Textile exports are the centerpiece of Ozal's export-oriented economic strategy making up the single largest source of Turkey's export earnings. Turkish textile exports to the U.S. rose to about $140 million in 1986, up from roughly $80 million in 19
85. But the growth rate of Turkish textile imports to the U.S. is inhibited by import barriers. The Turks complain that as a late entrant to the Multifiber Arrangement that sets quotas for U.S. textile imports, the lose out to such Far Hong Kong U.S. officials argue that granting Turkey a larger textile quota would prevent the U.S. from fulfilling its commitments to other textile exporters. This is a lame answer. The U.S. is now in a position to reduce signficantly its barriers to textile imports.6 The chief Turkish-American bilateral economic issue concerns Turkish textiles.
Eastern textile producers as South Korea, the Republic o r China on Taiwan, and In addition to ration alizing its economy, Turkey is reforming its political system. The army, which mounted a bloodless 1980 coup to avert impending civil war, returned power to civilians just three years later and held elections. Although military rule sparked harsh Western c riticism, the army garnered little Western praise for restoring democracy and preserving Ataturk's secular reforms against growing (but still marginal) Muslim fundamentalist extremism. The participation of twelve political parties in Turkey's September 19 86 'by-elections and the referendum last month that lifted a ban on several politicians attest to the steady evolution of Turkey's "guided democracy" into a thriving, stable democratic system.
Turkey also has been making strides in correcting the human rights abuses that accompanied the crackdown on warring leftist and rightist terrorists in 19
80. It has 6. See Edward Hudgins Robust U.S. Textile Industry Needs No More Protection Heritage Foundation Brrekgrounder U
e No. 54, September 29, 1987, and Katsur o Sakoh and Edward Hudgins The Multifiber Arrangement: U.S. Gains From Relaxing Its Restrictions Heritage Foundation Backgvunder Update No. l.3, June 6, 1986. -9 established a commission to ,investigate Turkish prison conditions and permitted Council of E urope officials to visit prisons. The U.S. State Department's most recent Human Rights report for Turkey concluded that In general, the positive trend in the observance of human rights continued in 19
86. The Government made considerable progress in reduci ng human rights abuses, although significant shortcomings are still evident question of past Turkish treatment of its Armenian minority. Each year a measure is introduced in Congress to designate a day of remembrance in the official U.S calendar for hundr e ds of thousands of Armenians who perished in the final tumultuous years of the Ottoman Empire. Although the resolution has never been passed by both Houses, the Turks see it as providme a fig leaf of respectability to Armenian terrorists who have waged a w ar of terronsm against Turkey since the mid-1970s. Over fif an average of 25 hves a day in 1980, the Turks have taken a hard line against terrorism of any stripe. The Turkish public interprets support in the U.S. for the Armenian resolution to be support f or anti-Turkish terronsm, an equation that could harm bilateral relations if the resolution were passed Perhaps the most emotional issue in Turkish-American relations is the thorny Turkish cittzens, most of them diplomats, have been murdered, including Y o ur in the U.S.7 Seared by a terrorist bloodbath that claimed Turkey is a steadfast ally and should not be taken for granted: The Ozal government's strong commitment to NATO, modernization, free enterprise, and free trade make it one of the most pro-Americ an Turkish governments ever to hold power Ozal's opposition derides him as "Amerikanci" and criticizes him for not securing firmer U.S. aid commitments in the DECA signed earlier this year.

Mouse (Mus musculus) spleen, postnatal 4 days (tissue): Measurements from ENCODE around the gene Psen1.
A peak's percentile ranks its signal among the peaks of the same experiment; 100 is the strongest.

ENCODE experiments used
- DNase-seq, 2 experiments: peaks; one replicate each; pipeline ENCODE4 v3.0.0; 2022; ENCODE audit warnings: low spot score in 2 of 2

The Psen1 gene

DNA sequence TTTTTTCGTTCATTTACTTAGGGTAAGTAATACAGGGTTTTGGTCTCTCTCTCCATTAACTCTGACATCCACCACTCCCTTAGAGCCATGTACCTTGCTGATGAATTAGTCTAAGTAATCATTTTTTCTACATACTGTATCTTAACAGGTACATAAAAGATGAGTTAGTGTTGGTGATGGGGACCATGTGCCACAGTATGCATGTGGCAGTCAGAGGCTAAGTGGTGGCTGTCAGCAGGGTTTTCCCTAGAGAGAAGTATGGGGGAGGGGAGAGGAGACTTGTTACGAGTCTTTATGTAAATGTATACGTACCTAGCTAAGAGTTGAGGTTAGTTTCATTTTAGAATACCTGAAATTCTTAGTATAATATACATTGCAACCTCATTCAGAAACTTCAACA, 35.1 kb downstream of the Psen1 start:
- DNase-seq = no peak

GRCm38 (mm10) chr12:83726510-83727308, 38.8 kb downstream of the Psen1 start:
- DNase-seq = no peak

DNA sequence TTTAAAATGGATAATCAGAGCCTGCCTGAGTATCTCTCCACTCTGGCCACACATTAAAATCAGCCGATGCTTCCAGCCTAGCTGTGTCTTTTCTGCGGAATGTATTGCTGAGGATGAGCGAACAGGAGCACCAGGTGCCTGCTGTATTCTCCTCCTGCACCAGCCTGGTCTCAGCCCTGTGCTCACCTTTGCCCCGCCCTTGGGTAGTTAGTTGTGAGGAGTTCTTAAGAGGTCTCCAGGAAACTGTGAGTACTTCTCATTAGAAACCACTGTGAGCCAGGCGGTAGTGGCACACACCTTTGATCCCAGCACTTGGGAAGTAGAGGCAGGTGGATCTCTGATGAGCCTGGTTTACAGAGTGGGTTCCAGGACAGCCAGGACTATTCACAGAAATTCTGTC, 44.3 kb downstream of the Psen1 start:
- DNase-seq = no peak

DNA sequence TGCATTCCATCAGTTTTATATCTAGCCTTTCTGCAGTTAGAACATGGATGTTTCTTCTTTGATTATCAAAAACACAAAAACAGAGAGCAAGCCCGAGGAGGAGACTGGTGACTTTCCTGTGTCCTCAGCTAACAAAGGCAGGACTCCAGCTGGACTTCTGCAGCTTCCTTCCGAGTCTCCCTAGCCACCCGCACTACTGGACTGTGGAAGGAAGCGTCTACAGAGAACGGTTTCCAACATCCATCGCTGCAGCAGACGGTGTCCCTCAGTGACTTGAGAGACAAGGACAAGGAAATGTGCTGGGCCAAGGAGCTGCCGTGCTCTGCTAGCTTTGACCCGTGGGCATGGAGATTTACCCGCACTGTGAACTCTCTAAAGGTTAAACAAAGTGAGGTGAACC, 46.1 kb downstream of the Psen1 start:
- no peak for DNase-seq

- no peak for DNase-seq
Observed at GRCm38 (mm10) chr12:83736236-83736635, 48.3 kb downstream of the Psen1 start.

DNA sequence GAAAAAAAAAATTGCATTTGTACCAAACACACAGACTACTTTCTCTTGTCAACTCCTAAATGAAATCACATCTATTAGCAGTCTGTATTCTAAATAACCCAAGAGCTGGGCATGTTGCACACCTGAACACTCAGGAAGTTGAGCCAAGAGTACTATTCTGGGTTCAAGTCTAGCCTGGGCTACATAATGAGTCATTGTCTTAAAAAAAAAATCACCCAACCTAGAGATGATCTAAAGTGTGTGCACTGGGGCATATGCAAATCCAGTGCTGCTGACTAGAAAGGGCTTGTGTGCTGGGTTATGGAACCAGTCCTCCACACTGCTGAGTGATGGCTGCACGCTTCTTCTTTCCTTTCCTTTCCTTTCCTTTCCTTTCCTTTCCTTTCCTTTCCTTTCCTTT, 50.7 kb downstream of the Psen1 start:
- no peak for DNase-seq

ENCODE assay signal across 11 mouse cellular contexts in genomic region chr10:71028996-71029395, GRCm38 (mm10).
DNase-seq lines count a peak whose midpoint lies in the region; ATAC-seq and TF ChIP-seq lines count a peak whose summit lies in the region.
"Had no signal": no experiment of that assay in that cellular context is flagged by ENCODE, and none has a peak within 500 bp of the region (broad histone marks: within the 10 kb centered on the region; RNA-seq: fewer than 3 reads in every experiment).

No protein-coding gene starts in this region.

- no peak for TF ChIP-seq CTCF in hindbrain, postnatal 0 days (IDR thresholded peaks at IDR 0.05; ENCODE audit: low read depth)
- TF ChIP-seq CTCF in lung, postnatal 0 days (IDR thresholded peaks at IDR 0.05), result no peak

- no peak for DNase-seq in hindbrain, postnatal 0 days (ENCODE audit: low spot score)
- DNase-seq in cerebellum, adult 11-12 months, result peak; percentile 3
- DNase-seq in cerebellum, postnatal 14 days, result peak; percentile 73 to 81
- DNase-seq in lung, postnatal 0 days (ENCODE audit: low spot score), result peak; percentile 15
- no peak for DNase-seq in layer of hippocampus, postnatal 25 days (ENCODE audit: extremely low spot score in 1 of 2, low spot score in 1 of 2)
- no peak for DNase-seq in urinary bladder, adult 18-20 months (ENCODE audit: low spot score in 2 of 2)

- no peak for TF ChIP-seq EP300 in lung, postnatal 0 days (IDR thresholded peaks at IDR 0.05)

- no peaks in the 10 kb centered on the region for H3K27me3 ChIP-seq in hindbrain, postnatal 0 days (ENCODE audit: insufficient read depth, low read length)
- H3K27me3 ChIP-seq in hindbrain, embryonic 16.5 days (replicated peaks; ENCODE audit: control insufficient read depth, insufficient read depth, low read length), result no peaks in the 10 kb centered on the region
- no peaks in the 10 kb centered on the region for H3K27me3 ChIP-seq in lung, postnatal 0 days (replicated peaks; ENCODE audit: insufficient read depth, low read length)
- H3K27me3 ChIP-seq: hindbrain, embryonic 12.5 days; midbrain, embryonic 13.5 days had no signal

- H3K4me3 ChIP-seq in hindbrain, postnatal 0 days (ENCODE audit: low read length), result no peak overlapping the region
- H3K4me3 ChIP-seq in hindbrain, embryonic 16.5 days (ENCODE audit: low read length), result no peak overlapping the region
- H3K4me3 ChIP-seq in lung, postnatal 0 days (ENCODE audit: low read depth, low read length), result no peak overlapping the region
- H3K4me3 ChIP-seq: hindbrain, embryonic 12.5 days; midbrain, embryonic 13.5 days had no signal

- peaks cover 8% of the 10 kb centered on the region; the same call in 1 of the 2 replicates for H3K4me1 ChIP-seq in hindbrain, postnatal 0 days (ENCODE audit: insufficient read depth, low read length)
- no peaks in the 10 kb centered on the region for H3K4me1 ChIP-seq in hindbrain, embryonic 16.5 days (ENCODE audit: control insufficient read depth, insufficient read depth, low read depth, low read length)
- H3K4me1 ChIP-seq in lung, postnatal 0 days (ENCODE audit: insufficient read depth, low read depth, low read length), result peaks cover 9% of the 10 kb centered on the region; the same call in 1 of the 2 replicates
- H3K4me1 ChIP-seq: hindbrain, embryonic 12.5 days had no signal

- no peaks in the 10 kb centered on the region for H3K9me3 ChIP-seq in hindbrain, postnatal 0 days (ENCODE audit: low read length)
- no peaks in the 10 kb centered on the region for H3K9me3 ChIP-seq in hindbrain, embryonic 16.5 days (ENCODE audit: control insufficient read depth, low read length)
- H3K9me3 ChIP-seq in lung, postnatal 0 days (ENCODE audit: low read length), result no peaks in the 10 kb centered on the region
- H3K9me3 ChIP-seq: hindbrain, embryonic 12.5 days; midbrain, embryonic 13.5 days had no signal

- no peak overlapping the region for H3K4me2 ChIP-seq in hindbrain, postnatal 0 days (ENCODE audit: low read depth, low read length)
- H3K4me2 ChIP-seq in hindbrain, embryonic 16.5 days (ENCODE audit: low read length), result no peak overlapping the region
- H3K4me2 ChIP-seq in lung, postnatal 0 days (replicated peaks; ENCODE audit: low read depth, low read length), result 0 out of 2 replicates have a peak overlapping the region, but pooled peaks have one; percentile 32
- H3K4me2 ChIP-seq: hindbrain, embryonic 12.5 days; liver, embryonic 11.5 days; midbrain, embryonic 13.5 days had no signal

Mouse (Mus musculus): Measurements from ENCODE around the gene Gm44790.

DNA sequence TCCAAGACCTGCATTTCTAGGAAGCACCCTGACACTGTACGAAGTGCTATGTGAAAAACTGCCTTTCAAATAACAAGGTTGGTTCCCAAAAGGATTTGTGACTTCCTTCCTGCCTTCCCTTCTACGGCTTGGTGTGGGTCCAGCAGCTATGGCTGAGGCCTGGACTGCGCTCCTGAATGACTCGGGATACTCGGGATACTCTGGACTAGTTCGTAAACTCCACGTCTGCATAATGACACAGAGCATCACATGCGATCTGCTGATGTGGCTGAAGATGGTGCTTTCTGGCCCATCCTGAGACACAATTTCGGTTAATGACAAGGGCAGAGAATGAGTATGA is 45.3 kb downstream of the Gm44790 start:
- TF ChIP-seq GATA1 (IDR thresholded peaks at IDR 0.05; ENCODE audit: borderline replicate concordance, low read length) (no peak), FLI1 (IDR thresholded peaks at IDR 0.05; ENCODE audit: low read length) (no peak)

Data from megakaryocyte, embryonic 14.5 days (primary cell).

Washington should help Ozal demonstrate the benefits of a close U.S. connection.
It should avoid giving Ozal's critics on the left and the right issues that can be used to discredit him and the rising generation of U.S.-educated technocrats.
Long-term U.S. goals should be to facilitate Turkey's transition -to a stable democracy, to a free market economy, and to full integration into Western Europe's economy as well as its defense alliance. To accomplish these goals must meet its DECA obligations to help mode hr9s armed foras is committed to make its best efforts to hel p Turkey upgrade its military strength.
The Administration's request for $785 million in military aid for Turkey is an absolutely necessary investment in Western security. Congress undermines NATO security to the extent that it arbitrarily cuts this aid. M ilitary aid to Turkey is one of the most cost-effective means of deterring Soviet aggression in the eastern Mediterranean as well as southwest Asia. While it costs the U.S 60,000 to outfit enable the Turks to fulfill their NATO responsl'bilities The U.S. 1 ) w 7. The Armenian Secret Army For the Liberation of Armenia (ASALA) which is responsible for many of these outrages is supported by the Soviet Union, Syria, and Palestinian terrorist groups. For an excellent analysis of the Armenian terrorism see: Micha e l Gunter, Acming the Just Cause o Their People: A Study of Contemponuy henian Tem*m (New York Greenwood Press, 1986 10 and station one American soldier in Turkey, the cost for one Turkish soldier is roughly 9,000.8 the Cyprus question. Cyprus is a complex problem that cannot be resolved by solutions imposed by outside powers Only-direct--talks between Greece and Turkey will lay the groundwork for a settlement. If the U.S. pressures Turkey to make concessions, the Greeks may lose incentives to make reciproc al concessions and be tempted to negotiate with Washington rather than Ankara. Moreover, the U.S arms embargo proved to be a blunt instrument that hardened Turkey's position instead of encouraging compromise.